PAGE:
Everything you wanted to know about Zika virus
The World Health Organization (WHO) expects that Zika virus, a mosquito-borne disease, spreading through the Americas, to affect between 3 million and 4 million people. Let’s analyse this in brief!
Where was the first Zika virus outbreak identified?
- Zika virus is an emerging mosquito-borne virus that was first identified in Uganda in 1947 in rhesus monkeys through a monitoring network of sylvatic yellow fever.
- It was subsequently identified in humans in 1952 in Uganda and the United Republic of Tanzania.
- Outbreaks of Zika virus disease have been recorded in Africa, the Americas, Asia and the Pacific.
Trivia : Do you know why is it called Zika Virus?
It was first isolated from Rhesus monkeys in Zika forest near Lake Victoria in Uganda.
Find Out why was Ebola virus named as such?
What makes this outbreak different?
- The current outbreak, the first ever in the western hemisphere, is a big deal for a number of reasons
- We now know that it’s not adults who have the most to lose but their unborn babies
- Microcephaly is a condition where a baby is born with an abnormally small head and brain defects
- Worldwide it affects only 1 in 30,000 to one in 250,000 newborns
- In Brazil there are usually a few hundred cases annually at most, but since October 2015, there have been 3,500 new microcephaly cases
But, what is microcephaly?
- Microcephaly is a rare condition where a baby has an abnormally small head.
- This is due to abnormal brain development of the baby in the womb or during infancy.
- Babies and children with microcephaly often have challenges with their brain development as they grow older.
- Microcephaly can be caused by a variety of environmental and genetic factors such as Downs syndrome; exposure to drugs, alcohol or other toxins in the womb; and rubella infection during pregnancy.
How does the Zika virus spread?
- Zika virus is transmitted to people through the bite of an infected mosquito from the Aedes genus, mainly Aedes aegypti in tropical regions
- This is the same mosquito that transmits dengue, chikungunya and yellow fever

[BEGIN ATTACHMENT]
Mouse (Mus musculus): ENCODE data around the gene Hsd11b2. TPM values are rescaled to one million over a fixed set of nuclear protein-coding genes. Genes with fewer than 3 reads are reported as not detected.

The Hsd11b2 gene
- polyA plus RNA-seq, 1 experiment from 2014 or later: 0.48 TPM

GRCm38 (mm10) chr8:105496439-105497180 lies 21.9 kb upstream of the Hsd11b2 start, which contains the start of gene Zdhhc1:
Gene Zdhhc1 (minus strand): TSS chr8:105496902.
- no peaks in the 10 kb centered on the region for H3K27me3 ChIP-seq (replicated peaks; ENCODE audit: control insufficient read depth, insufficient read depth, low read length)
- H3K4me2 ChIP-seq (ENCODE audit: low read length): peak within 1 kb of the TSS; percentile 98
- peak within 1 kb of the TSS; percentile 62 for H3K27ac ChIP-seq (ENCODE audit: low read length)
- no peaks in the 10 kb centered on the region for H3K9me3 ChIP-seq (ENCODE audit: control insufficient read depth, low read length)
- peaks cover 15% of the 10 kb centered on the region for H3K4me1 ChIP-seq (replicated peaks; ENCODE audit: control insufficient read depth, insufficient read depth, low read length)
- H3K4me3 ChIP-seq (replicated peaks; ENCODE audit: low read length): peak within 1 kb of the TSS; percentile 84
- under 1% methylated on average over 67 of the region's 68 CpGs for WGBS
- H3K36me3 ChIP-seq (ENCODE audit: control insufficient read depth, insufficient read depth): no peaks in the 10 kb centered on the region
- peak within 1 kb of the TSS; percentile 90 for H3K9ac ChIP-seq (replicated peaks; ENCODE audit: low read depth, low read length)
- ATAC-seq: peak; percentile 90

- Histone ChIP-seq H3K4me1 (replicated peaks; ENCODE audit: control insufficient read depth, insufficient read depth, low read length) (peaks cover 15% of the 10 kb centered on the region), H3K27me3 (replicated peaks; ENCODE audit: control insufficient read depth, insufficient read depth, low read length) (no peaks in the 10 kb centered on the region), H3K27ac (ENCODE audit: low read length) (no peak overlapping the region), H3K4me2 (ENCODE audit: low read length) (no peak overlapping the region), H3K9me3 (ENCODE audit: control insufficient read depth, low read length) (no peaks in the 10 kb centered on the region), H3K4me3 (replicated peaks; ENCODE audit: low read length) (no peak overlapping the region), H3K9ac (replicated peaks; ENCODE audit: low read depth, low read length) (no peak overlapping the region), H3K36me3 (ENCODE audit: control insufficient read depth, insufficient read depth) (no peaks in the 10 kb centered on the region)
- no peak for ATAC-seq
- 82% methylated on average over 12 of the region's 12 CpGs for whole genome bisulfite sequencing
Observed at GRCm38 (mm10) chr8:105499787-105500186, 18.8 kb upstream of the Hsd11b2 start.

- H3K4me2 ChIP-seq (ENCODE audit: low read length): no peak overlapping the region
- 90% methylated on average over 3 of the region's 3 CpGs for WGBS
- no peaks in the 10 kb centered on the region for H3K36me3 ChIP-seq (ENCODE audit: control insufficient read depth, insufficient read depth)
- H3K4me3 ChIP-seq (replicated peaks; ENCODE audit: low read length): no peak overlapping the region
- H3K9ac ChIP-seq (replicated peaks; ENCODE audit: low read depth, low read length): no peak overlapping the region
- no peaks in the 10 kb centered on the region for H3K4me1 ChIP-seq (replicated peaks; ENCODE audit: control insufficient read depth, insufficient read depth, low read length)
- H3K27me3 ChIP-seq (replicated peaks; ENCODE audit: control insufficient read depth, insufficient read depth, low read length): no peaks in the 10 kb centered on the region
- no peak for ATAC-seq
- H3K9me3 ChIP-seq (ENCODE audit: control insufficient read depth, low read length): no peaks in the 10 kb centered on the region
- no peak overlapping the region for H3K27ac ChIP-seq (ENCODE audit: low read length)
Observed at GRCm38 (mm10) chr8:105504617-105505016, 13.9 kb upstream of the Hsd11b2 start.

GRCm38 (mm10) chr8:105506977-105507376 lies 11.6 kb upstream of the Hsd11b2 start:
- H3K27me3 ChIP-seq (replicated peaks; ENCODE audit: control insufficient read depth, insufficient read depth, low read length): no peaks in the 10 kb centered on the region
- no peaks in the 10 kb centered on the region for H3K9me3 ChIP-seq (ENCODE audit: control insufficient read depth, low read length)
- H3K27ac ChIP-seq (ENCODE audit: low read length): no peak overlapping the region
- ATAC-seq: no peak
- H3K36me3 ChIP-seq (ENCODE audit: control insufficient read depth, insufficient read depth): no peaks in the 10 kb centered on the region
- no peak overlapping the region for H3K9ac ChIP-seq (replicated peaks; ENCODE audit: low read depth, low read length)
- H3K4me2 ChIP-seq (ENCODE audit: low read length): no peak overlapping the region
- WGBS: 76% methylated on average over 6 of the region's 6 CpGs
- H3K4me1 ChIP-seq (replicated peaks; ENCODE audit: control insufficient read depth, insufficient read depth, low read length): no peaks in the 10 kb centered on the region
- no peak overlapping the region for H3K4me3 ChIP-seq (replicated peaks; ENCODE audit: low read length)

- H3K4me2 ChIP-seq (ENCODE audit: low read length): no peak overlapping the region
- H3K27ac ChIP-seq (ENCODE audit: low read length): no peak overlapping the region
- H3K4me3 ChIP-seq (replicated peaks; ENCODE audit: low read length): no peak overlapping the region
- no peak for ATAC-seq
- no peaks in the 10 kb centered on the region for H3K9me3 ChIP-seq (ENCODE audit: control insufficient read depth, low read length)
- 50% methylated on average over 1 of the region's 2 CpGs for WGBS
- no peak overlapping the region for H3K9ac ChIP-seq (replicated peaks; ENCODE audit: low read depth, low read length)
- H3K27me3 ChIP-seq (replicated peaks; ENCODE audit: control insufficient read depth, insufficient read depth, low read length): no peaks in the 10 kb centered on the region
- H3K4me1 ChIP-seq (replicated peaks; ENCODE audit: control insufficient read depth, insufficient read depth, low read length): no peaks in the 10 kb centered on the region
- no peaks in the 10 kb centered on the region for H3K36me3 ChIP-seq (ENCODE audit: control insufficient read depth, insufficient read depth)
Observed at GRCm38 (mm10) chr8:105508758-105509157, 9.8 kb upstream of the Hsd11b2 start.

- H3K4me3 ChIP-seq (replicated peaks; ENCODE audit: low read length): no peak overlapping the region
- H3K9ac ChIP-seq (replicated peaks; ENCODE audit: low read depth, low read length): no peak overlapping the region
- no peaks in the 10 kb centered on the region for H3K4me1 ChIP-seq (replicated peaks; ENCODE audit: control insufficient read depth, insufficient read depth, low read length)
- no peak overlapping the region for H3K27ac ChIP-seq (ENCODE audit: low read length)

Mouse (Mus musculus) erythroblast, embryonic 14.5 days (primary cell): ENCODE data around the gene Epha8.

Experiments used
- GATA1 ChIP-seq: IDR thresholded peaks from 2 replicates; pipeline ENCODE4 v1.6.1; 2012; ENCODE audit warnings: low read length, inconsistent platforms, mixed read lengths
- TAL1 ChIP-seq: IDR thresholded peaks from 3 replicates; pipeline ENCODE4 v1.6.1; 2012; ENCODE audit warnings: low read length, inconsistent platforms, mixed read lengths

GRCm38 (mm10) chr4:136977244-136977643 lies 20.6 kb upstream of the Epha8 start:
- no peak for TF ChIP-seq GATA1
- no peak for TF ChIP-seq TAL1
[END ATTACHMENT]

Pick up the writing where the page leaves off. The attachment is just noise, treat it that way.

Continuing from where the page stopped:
- Zika virus disease outbreaks were reported for the first time from the Pacific in 2007 and 2013 (Yap and French Polynesia, respectively), and in 2015 from the Americas (Brazil and Colombia) and Africa (Cape Verde)
How bad is it now?
- As of January 23, 2016, the Zika virus has spread to 21 countries and territories of the Americas
- It’s speculated that the virus must have arrived in Brazil along with the throngs that swept in during the 2014 FIFA World Cup
- Things look so grim that governments of 4 South American countries are now advising women to not get pregnant until the situation is brought under control
- The WHO has predicted that the virus is likely to spread all over North and South America, except for Chile and Canada where the Aedes aegypti mosquito is not present
- The reason that the WHO thinks these countries are so susceptible is that their populations have not been exposed to the virus before and hence have no immunity
Is there a cure?
- No, there isn’t. There exists medication for symptomatic relief but these are quite useless now that we know about the microcephaly link
- Research on the Zika virus is still quite primitive
- Given its generic symptoms in adults, it’s very easy to miss or misdiagnose
- Moreover, the virus doesn’t seem to show effects in common lab animals like mice and rats. Getting monkeys is extremely tough because of restrictions on primate research
- Vaccine development and antiviral drug discovery efforts are on but this takes time, and with the Zika virus, we’ll be starting from scratch
Does Brazil have a way out?
- Brazil needs an immediate plan of action for more than one reason
- Rio de Janeiro is frantically spraying insecticides at the parade grounds where the annual carnival celebrations will commence soon
- In August, the city is due to host the Olympics
What about India?
- India is one of the Aedes aegyptis’s many homes but the Zika virus itself has not ever been detected in our country so far
- However, in a study in the 1950s, healthy individuals from 6 Indian states showed passive immunity to the virus
- This means that though their blood contained antibodies against the virus, this was not because they were exposed to the virus
- Usually passive immunity is acquired through vaccines, from mother-to-child transmissions or breast milk
- In the case of India, where the Zika virus is not known to exist, the antibodies probably arose from exposure to similar viruses
- Nevertheless, theoretically, Zika can spread anywhere that the mosquito exists
- That means India, too. Indians are just as susceptible if they travel to high-risk countries
Is there something more that you wanted to know which we did not answer yet? Drop in with your questions.
Published with inputs from Arun | Image - Outbreaknews